As a result of some uncontrolled spending in January, I put myself on a strict financial diet for February. I tracked my daily spending to the last cent and resolved to not make purchases unless I really needed to. My strategy looked like this:
I wasn’t always perfect. Concert tickets for the summer all seem to go on sale in February and there were some opportunities I couldn’t miss. But I learned so much about myself and my habits in the last month.
1) I’m very impulsive with money. On the night of the Super Bowl, I tried to buy a case of Tastykakes while drunk. Luckily my card wouldn’t go through and I (also luckily) didn’t have my credit with me because I hid it from myself (also while drunk) and I can’t find it.
2) Wishlists work. I created two lists – Wants and Needs. Needs are obviously prioritized and include things like new sheets. The Wants are things I’d typically buy myself in the moment, and maybe regret later. By adding it to the list, I can let some time pass and see if it’s still something important to me. Maybe someone needs a gift idea for me? Maybe I don’t want that thing anymore? Do I want this $300 water bottle filled with diamonds? Yup. Do I need it right now? Probably not.
3) Make your wallet inconvenient to access. This was so simple and SO unexpectedly effective! I switched from a messenger bag to a backpack recently. To access my wallet, I need to take the backpack off, unzip the compartments, and dig it out. It’s kind of a pain. When my wallet was easy to access in a side pocket, I could whip it out all too often. Now when I stroll through The Strand, I have to really think about if I want to hold up the line to excavate my wallet to buy a new book. I keep daily essentials like my work badge and MTA card on the back of my phone, but not my debit card.
4) Don’t autosave card numbers into websites. One-click purchases are just too convenient… and often thoughtless! I took my numbers off Amazon. Seamless. Paypal. Modcloth. Pretty much everywhere. Ticketmaster got to keep my card info. That’s it.
4a) DO automate saving! I had an ambitious savings goal of $1,000 for the month. Granted, tax returns helped with that quite a bit, but my bank also lets me set goals based on timing and then automatically moves money into those goals every day.
5) There’s a lot of free stuff to do around the city. I kind of knew this already. But I rededicated myself to finding free or cheap things to do. There’s lots of free music. Free tastings. Cheap performances at the PIT. One of the reasons I LOVE living in NYC is that i consider my crazy rent part of my membership
6) I appreciated my paid activities more. Like lunch with Tony. And Galentine’s Day festivities. Likewise I felt bad about money events I can’t control – like a “team lunch” that we had to pay for ourselves where I ended up with a $21 appetizer-sized crab cake after splitting the bill 😑 It was really a lesson in value over cost and how to balance the two.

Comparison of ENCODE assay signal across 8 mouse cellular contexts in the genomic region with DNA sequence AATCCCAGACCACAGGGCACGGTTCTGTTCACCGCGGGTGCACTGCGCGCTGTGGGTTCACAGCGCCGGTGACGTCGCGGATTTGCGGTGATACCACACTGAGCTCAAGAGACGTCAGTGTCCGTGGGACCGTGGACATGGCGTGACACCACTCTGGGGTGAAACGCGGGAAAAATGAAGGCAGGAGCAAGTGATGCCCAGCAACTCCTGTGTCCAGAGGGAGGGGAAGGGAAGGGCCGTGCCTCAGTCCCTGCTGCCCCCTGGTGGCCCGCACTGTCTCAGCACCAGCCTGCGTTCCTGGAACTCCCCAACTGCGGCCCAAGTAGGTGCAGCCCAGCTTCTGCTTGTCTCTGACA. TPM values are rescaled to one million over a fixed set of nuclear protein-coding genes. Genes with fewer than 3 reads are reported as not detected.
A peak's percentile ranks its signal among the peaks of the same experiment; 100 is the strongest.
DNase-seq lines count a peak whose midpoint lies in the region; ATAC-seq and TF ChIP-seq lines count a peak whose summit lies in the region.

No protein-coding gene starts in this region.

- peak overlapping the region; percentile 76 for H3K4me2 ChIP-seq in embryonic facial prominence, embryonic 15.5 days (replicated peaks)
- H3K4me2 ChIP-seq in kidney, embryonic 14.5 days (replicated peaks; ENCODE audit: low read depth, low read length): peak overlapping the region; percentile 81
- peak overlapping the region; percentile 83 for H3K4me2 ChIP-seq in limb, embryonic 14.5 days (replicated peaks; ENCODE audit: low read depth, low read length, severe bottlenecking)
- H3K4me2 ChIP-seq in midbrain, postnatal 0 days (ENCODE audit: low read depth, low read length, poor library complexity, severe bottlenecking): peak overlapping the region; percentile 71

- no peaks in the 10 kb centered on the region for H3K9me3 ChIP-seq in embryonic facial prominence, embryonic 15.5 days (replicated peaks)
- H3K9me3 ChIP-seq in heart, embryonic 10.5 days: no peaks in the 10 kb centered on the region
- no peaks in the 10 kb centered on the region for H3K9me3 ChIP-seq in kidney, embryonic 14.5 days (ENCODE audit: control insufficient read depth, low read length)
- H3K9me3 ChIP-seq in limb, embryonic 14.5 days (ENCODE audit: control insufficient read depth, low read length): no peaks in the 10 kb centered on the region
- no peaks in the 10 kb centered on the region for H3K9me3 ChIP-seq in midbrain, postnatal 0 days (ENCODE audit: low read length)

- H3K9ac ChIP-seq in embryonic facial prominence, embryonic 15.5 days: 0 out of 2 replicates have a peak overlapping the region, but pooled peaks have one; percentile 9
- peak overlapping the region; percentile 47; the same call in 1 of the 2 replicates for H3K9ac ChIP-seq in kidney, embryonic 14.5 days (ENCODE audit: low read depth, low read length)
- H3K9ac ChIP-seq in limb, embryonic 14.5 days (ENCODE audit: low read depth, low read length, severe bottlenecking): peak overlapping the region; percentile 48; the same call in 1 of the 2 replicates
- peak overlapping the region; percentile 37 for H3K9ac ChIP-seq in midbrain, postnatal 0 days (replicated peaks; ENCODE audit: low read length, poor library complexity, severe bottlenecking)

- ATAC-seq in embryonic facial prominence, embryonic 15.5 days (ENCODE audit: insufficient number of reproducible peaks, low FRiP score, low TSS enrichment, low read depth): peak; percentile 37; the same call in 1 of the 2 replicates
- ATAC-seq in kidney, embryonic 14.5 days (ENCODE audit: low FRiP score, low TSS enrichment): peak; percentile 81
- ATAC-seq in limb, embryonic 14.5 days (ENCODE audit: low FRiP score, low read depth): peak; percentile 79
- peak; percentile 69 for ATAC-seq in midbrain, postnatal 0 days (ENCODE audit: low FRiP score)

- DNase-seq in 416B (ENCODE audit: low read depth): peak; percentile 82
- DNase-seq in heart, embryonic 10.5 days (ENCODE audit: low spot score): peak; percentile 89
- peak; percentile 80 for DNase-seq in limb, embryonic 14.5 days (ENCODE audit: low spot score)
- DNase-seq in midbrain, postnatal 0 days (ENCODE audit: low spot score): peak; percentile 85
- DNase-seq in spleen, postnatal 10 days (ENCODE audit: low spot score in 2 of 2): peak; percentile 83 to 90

7) Rethinking gift giving. I tend to throw money at spoiling the people I love. It’s a Taurus thing reinforced by my Dad’s specific way of expressing love. For Valentine’s day, instead of a fancy night out and big gifts, I got Ryan a Movie Pass subscription and a poem I wrote about him when I was SIXTEEN. So now we can have a cheap date night at the movies whenever we want!
8) I didn’t check my bank account as much. Because I wasn’t worried about money! Usually in the week leading up to payday, I’m anxious about my account. I check it at least once a day. I always pay all the bills first, but when I’m frivolous with money I don’t feel secure. Since I was very closely tracking my spending, I always knew what was in my account without even having to check. It was a much better feeling!
9) My friends are awesome. Not a new lesson, but it really helped to have friends who understood my experiment and were supportive of the mission. No one was offended if I said no to a spendy hang out. I really appreciated their company instead of worrying about how to keep everyone entertained.
10) I have a mild shopping addiction. It gives me a RUSH to pull out my credit card and punch in the numbers… and then guilt. I feel out of control when I buy things sometimes. I don’t want to feel like that. I channeled that energy into working out or discovering an amazing piece at one of the museums I have memberships with.
I highly recommend trying a No Spend month! The daily spending tracking habits I’ve developed will continue forward, help me save more than I ever imagined, and force me to prioritize my needs over impulsive wants. If you try this experiment, let me know how it goes!